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 [quote="Scurra"]Surely there would be a point at which the number wouldn't fit into the available space? So it can't be infinite. Maybe 0.99 of infinite?[/quote]
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Zandor
Posted: Fri Feb 15, 2013 1:18 am    Post subject: 1

Lepton wrote:
Tetrahedron: How many different ways can you number the four corners of a tetrahedron?

2 (if mirrored tetrahedrons are considered different)

Quote:
Cube: Is the cube more stable spinning (quickly) while balanced on a vertex or on a side?

Vertax. If you spin it on a side there is more friction making it unstable

Quote:
Octahedron: How many different ways can you number an octahedron with the digits 1 to 8 such that (a) the sum of opposite sides is 9, (b) the numbers 1-4 are all adjacent to the same vertex, and (c) all the odd numbers are adjacent to the same vertex?

4 (if mirrored octahedrons are considered different)

Quote:
Dodecahedron: Which has more edges, a dodecahedron or an icosahedron?

As these polyhedrons are dual the number of edges is equal (30)

Quote:
Icosahedron: One way to compare the "roundness" of two solids is to find the ratio of the volume to the surface area: ratios closer to 1/3 (a sphere) are "rounder". For an icosahedron and a dodecahedron, each with an edge length of 1, which is more "round"?

Dodecahedron: 0.371
Icosahedron: 0.252
This would give the dodecahedron as an answer, although this definition of roundness is really [insert negative word].
The Potter
Posted: Thu Feb 14, 2013 10:48 pm    Post subject: 0

Cube: Is the cube more stable spinning (quickly) while balanced on a vertex or on a side?

A higher moment of inertia will be more stable. When spinning a block about the center axis, the for the moment of inertia is
(1/12)m(L^2 + D^2)
For spinning about the longest axis it is
(1/6)m(L^2 D^2 + L^2 W^2 + D^2 W^2) / (L^2 + D^2 + W^2)

For both cases L=D=W=s.
Spinning about an axis on a face is (1/6) m s^2
Spinning about the vertex is (1/6) m s^2

It appears there isn't a difference.
groza528
Posted: Thu Feb 14, 2013 12:38 pm    Post subject: -1

For 1) I think it depends on whether we assume that the vertices are indistinguishable (until being labeled, that is.) Because if so then any organic chemist knows immediately that there are only two chiral configurations. If not I guess it would be 4! or 24.
Lepton*
Posted: Thu Feb 14, 2013 6:06 am    Post subject: -2

gftt: I didn't say it was a good measurement! In this case, the interplay between the definition and the edge length is what makes this question interesting/surprising for me.

bgg1996: And there are, of course, limitations from quantum information theory if the tetrahedron is physical. Bah, use 1-4.

Scurra: I'm planning to build a model solar system, and I needed something to situate between the heavenly spheres.
bgg1996
Posted: Thu Feb 14, 2013 12:25 am    Post subject: -3

Scurra wrote:
Surely there would be a point at which the number wouldn't fit into the available space? So it can't be infinite. Maybe 0.99 of infinite?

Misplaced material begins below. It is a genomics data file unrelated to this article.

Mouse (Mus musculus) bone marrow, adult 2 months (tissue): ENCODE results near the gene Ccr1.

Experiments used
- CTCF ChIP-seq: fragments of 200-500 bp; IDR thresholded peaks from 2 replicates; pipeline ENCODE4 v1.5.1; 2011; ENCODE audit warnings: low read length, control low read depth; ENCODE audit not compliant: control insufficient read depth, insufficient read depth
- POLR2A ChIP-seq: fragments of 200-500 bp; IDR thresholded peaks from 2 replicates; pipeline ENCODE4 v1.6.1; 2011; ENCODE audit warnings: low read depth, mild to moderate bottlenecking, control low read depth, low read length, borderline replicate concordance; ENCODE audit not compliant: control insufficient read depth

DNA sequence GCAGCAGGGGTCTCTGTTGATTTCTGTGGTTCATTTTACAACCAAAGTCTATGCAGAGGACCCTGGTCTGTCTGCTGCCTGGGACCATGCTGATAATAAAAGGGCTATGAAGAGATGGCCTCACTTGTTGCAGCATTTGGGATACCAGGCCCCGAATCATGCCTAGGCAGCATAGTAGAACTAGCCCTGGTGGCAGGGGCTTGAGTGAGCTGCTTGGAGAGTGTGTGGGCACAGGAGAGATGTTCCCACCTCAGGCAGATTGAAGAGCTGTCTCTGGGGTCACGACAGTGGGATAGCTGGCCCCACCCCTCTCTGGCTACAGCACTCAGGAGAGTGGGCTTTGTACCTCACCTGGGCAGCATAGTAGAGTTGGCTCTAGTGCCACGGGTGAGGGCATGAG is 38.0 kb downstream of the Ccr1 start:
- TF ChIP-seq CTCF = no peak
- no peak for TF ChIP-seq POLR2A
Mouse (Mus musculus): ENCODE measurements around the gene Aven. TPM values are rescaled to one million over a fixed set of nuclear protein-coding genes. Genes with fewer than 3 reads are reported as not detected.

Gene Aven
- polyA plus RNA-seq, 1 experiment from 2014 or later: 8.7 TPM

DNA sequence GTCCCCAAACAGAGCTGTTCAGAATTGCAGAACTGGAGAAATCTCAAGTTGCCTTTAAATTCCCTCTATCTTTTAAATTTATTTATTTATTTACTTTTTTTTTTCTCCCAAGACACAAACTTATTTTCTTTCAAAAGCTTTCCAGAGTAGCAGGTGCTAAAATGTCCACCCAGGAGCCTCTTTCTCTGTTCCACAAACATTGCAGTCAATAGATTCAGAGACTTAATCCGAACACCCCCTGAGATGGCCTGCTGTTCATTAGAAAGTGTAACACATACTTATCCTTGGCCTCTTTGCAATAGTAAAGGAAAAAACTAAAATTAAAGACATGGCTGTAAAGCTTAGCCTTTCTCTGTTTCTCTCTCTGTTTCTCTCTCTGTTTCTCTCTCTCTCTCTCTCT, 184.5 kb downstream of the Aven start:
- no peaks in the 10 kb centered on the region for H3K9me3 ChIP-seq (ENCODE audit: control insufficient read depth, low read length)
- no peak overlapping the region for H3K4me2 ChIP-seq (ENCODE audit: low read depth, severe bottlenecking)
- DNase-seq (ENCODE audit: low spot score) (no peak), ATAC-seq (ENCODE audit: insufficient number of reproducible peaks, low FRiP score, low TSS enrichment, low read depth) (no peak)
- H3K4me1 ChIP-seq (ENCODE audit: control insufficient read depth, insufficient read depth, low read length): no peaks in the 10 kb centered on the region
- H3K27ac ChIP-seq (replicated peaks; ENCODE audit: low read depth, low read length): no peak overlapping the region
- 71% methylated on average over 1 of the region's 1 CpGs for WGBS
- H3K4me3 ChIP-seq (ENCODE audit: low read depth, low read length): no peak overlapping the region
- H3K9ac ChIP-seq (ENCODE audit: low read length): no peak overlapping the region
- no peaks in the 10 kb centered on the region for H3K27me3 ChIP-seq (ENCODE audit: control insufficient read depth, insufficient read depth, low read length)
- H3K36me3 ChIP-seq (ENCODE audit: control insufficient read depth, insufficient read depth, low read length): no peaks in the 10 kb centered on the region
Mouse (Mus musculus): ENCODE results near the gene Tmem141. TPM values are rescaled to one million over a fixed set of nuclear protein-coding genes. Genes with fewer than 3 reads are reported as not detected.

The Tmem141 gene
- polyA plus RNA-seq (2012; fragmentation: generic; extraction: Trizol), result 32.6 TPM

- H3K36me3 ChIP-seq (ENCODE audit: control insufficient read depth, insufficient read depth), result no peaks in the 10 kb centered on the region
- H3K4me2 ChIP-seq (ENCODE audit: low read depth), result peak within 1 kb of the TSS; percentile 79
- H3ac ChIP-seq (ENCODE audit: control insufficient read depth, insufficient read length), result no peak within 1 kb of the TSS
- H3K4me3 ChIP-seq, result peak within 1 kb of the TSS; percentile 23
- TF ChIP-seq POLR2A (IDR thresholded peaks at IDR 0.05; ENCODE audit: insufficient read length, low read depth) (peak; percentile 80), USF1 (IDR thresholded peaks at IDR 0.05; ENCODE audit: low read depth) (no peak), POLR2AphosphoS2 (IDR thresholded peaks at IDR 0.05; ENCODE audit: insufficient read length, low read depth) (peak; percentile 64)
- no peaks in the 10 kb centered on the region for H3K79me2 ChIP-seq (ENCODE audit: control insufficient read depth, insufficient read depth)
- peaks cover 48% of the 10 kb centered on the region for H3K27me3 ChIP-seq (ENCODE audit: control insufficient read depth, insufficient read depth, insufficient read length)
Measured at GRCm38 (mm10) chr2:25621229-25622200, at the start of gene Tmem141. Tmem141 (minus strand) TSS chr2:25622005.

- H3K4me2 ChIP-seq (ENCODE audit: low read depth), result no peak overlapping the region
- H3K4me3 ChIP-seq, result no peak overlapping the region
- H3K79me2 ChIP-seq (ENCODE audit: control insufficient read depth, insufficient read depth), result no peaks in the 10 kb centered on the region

In Euclidean Geometry, you could write numbers as small as you want or you could make a line at some rational distance from the vertex and pair the distance with an integer so that 1/2 down is 1, 1/3 is 2, 2/3 down is 3, 1/4 down is 4, 3/4 down is 5, 1/5 down is 6, etc.
In the real world, you can't make lines at arbitrary perfectly rational locations, but in the real world, there are no tetrahedrons.
Scurra
Posted: Wed Feb 13, 2013 10:03 pm    Post subject: -4

Surely there would be a point at which the number wouldn't fit into the available space? So it can't be infinite. Maybe 0.99 of infinite?
bgg1996
Posted: Wed Feb 13, 2013 9:14 pm    Post subject: -5

Lepton wrote:
Tetrahedron: How many different ways can you number the four corners of a tetrahedron?

infinity. [1,2,3,4], [1,2,3,5], [1,2,3,6]... ...[1,2,3,197], etc.
Scurra
Posted: Wed Feb 13, 2013 8:27 pm    Post subject: -6

Lepton wrote:
I fulfilled a lifelong dream today by purchasing a set of dice in the shapes of the Platonic solids.
Really? Have you started playing old school D&D or something?
gftt*
Posted: Wed Feb 13, 2013 7:21 pm    Post subject: -7

Lepton wrote:

Icosahedron: One way to compare the "roundness" of two solids is to find the ratio of the volume to the surface area: ratios closer to 1/3 (a sphere) are "rounder".

This is a bad measurement, as it is not constant if you scale the solid. A sphere of radius 1 and a sphere of radius 2 would have different "roundness" factors.

The ratio of surface area cubed to volume squared would be more appropriate.
Lepton
Posted: Wed Feb 13, 2013 6:29 pm    Post subject: -8

I fulfilled a lifelong dream today by purchasing a set of dice in the shapes of the Platonic solids. The following are some simple questions that came up while I was playing with them.

Tetrahedron: How many different ways can you number the four corners of a tetrahedron?

Cube: Is the cube more stable spinning (quickly) while balanced on a vertex or on a side?

Octahedron: How many different ways can you number an octahedron with the digits 1 to 8 such that (a) the sum of opposite sides is 9, (b) the numbers 1-4 are all adjacent to the same vertex, and (c) all the odd numbers are adjacent to the same vertex?

Dodecahedron: Which has more edges, a dodecahedron or an icosahedron?

Icosahedron: One way to compare the "roundness" of two solids is to find the ratio of the volume to the surface area: ratios closer to 1/3 (a sphere) are "rounder". For an icosahedron and a dodecahedron, each with an edge length of 1, which is more "round"?